The Mona Lisa Is on the Front Lines as the Louvre Reopens With Some New Safety Measures Against Disease

Staff agreed to reopen the world's most visited museum after a two-day closure.

Leonardo da Vinci's Mona Lisa. Photo by Jakub Porzycki/NurPhoto via Getty Images.
Leonardo da Vinci's Mona Lisa. Photo by Jakub Porzycki/NurPhoto via Getty Images.

In the Louvre, the Mona Lisa is flanked by guards who usually help keep the crowds moving through the packed Salle des États. But after staff forced the Paris museum to close Sunday amid safety concerns over the spread of the coronavirus, their routine has changed. Now, the guards stand still, and visitors are left to figure out their own flow through the gallery.

This is one of the emergency measures the Louvre has put in place after it reopened to the public on Wednesday, March 4. The French government has banned gatherings of more than 5,000 people after nearly 300 confirmed cases and four deaths from the infections. The Louvre welcomes around 30,000 visitors a day, six days a week.

Although the French government said the ban did not apply to the Louvre as visitors tend to be dispersed through its many rooms, its staff remained concerned and exercised their right to vote to abruptly shutter the museum on Sunday.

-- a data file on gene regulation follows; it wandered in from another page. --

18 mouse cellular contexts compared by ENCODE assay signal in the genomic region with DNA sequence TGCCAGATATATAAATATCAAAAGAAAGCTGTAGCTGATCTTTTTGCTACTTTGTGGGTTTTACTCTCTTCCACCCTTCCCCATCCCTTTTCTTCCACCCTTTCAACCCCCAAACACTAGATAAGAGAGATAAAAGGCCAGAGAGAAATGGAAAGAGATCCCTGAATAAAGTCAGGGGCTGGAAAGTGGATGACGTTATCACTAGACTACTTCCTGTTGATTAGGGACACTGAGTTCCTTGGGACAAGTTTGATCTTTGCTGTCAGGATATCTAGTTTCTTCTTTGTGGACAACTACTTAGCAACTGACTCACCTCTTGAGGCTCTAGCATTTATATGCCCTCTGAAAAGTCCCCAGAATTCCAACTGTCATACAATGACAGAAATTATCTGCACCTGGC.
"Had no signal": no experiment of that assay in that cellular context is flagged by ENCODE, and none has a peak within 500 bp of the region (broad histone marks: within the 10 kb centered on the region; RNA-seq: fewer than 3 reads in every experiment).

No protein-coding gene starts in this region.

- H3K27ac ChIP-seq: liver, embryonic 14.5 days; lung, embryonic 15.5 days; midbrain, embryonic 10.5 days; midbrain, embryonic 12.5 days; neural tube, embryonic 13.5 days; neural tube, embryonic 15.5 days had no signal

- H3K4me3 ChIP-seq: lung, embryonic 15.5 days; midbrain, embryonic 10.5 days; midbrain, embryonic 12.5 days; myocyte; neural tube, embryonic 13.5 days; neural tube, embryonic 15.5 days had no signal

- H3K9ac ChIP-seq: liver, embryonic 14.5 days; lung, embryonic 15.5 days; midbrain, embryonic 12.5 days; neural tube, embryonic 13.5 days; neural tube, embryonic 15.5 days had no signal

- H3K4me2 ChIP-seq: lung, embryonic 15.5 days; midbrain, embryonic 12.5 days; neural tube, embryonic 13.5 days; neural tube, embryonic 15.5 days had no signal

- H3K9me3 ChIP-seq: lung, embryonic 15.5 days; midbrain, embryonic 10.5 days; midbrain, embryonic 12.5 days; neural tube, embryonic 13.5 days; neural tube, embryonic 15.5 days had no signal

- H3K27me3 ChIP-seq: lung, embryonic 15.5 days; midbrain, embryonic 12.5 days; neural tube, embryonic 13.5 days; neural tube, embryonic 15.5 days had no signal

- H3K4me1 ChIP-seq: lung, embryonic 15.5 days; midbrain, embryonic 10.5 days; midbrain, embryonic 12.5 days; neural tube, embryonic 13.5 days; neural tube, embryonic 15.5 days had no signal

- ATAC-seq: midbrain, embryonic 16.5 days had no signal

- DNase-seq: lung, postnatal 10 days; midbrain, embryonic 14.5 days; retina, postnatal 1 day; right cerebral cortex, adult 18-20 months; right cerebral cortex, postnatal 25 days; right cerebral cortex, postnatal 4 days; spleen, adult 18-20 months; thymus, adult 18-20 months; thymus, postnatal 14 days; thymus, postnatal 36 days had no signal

A couple wears protective masks in front of the Louvre Museum. Photo: Chesnot/Getty Images.

Louvre staff representatives met with the museum’s senior management and doctors on Tuesday, its regular closure day, to share their concerns about their safety as coronavirus, or COVID-19, spreads.

They discussed updated safety precautions, including static guards in front of the Mona Lisa, the museum’s main draw. After a vote on Wednesday morning, the museum reopened yesterday afternoon. Guards are not wearing masks or gloves as they requested, but they have been issued hand sanitizer.

But will people be able to control themselves in front of the most enigmatic smile in the world? Staff are skeptical that the security measures are enough, and they are also unsure they will work out in terms of visitor flow. “People are going to wait around in front of the painting,” one guard told the New York Times. “It will be messy.”

Ticket salespersons will work as usual but behind glass kiosks; otherwise, the museum agreed that the majority of ticket sales would take place through self-service machines.

On the museum’s website it “invites” visitors from coronavirus affected areas to postpone their museum visit.

Museums and historic sites in Europe that are large gathering places popular with international tourists are bracing themselves as coronavirus spreads. Museums in Northern Italy, which has borne the brunt of early outbreaks, reopened this week after a temporary closure but visitors are being told to keep three feet apart from one another.

Various UK museums Artnet News contacted said they are monitoring the situation. A spokesman for Historic Royal Palaces, which manages the Tower of London and other large heritage attractions, says that it has installed extra handwashing stations in public and staff areas.


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